Iakovos (James) Sigalas was a Greek migrant born on the Island of Sikinos. In the 1880s he migrated to Egypt with his brothers in search of work, and they established a coffee house in Zag-a-Zig. Iakovos was called back to Greece for his military service, but on his return to Egypt there was no place for him at the hotel, and no financial assistance. He boarded the first ship departing, which happened to be heading for Perth. According to family legend he shucked oysters in Perth, and then did a short stint in Melbourne in an oyster shop near the Menzies Hotel, in Bourke Street.
Iacovos then left for New Zealand in 1895, where he married Winifred Curry from Wellington in 1896 (her family had emigrated from England). He opened a shop there, having learnt how to make confectionery on Syros. The couple had three children - Eleutherios (known as Letho), born in 1899, Rita, and Katie born in Adelaide in 1903.
The family migrated to Adelaide in 1901 and opened a store at 19 Rundle Street, which operated under the family name James Sigalas and Co until the 1980s. James was also involved in the building of the kiosk on the Glenelg Pier.
The family then moved to Melbourne around 1905. James would bring out members of his family from Greece at different times, as there were relatively few Greeks in Melbourne and he wanted to surround himself with people he knew and could trust. He did not have a great deal to do with the Greek community in Melbourne - his interests were his business, his children and his extended family.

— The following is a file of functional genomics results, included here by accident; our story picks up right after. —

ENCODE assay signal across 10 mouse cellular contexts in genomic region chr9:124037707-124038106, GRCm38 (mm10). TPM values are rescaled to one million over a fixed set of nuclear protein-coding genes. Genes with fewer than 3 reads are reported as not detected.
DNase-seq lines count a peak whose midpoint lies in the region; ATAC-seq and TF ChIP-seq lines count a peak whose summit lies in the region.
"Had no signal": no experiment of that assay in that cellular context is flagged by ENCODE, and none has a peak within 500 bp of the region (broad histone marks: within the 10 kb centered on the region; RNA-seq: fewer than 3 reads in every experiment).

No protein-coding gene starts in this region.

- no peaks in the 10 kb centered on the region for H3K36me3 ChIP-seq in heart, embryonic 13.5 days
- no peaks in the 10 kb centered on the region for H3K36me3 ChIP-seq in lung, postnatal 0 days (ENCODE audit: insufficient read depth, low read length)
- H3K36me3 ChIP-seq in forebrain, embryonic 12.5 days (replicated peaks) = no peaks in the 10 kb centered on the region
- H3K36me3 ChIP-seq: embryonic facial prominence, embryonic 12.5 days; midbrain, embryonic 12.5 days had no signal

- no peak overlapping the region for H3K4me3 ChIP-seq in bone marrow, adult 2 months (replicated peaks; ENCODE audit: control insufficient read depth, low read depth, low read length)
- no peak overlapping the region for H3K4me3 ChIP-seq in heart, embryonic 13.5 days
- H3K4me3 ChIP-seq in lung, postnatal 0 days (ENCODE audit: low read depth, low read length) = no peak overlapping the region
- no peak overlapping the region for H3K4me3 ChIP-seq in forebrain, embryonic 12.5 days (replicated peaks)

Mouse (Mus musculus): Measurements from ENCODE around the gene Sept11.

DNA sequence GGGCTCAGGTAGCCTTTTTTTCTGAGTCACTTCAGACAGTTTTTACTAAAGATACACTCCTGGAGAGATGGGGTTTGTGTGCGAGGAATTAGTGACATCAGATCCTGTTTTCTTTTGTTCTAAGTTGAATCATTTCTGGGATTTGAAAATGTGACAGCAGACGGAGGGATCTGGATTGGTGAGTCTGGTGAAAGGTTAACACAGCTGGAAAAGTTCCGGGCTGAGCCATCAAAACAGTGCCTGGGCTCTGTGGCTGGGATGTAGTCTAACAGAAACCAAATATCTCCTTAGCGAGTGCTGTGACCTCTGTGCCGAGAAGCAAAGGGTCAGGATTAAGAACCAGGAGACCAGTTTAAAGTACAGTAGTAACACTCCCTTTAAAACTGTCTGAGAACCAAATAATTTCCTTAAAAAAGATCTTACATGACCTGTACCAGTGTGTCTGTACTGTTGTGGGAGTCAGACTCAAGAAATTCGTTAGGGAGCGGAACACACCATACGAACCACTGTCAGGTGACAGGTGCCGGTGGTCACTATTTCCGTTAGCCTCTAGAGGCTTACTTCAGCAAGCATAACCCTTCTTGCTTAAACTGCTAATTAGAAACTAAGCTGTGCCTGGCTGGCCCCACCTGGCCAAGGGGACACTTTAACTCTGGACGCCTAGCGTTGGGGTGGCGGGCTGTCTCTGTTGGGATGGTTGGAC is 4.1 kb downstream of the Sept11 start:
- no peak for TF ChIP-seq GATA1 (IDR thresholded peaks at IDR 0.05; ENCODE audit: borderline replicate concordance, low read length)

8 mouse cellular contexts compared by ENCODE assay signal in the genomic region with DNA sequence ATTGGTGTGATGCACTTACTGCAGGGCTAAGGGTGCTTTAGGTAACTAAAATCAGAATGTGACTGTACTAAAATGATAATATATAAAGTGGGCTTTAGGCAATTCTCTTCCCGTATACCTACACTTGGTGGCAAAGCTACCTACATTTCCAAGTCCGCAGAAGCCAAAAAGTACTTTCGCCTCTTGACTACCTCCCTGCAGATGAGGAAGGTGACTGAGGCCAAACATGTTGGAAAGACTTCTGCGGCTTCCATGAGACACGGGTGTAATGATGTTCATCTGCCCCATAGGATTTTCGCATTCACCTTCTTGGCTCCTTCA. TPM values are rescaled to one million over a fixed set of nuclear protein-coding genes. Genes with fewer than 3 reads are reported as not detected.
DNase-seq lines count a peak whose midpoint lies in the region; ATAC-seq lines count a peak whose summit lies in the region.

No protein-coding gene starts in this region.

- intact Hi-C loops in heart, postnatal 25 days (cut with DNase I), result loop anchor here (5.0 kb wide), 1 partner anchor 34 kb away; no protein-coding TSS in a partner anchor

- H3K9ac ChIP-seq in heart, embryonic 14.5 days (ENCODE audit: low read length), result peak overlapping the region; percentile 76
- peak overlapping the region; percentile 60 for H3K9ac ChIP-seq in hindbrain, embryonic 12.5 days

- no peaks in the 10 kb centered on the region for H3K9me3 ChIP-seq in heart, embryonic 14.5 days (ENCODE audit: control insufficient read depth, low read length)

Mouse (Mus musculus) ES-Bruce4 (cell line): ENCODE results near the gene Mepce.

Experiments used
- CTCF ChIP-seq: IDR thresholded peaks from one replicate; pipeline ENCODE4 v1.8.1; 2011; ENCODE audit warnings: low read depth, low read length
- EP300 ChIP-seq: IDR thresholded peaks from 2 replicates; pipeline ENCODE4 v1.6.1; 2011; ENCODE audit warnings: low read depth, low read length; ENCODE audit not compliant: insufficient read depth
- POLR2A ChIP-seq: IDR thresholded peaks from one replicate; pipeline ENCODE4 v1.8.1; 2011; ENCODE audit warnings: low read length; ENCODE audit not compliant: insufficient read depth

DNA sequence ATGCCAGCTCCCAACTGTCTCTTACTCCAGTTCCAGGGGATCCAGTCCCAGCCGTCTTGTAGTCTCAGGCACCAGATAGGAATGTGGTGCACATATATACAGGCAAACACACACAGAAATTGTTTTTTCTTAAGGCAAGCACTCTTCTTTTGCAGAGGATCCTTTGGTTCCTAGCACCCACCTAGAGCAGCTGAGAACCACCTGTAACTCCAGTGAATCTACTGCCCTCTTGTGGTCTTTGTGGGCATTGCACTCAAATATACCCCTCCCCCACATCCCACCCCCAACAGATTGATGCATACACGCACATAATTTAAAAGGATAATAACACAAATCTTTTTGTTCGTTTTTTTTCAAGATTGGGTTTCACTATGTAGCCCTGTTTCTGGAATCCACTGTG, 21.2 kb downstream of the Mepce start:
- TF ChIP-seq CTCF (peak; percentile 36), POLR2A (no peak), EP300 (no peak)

In 1906 he opened the Anglo-American café in Bourke Street. Then in 1912 James built four double storey terraces at 390 St Kilda Road, one of which became the family home. All the family who arrived from overseas stayed at the house (which was demolished in 1971). In the mid 1930s James opened the Centenary café three doors down from the Anglo-American café. (his nephew Ion Nicolades would transform the Anglo American into the Legend Café). His businesses were a success and he was able to purchase more property and probably pay the fares out from Greece for his relatives, including his sisters Coralia (Margetis) in 1903 and Anna (Devolis) in 1914.
In 1920, James took his three children to Athens to find them spouses and he had particular people in mind. He had heard that his cousins the Vrahamis family were in Athens, so he arranged for his son Letho to be engaged to Lili; his daughter Katie was engaged to Nikos Alafouzos and Rita to Andreas Nicolades from Samos. The three families were all related to James or were well known to him or to whom he was related. Katie and Nikos remained in Greece although they came to Melbourne after World War II and then eventually returned to Greece.
James frequently returned to Sikonos for summer breaks, where he would travel alone, spend money and impress his friends and relatives with his success. He was a benefactor of the island and godfather to numerous children which was a costly undertaking. He purchased a house on the island and left a personal income to the people of the island, which has been used to improve amenities. He also made donations to hospitals in Melbourne. James died in Melbourne in 1950.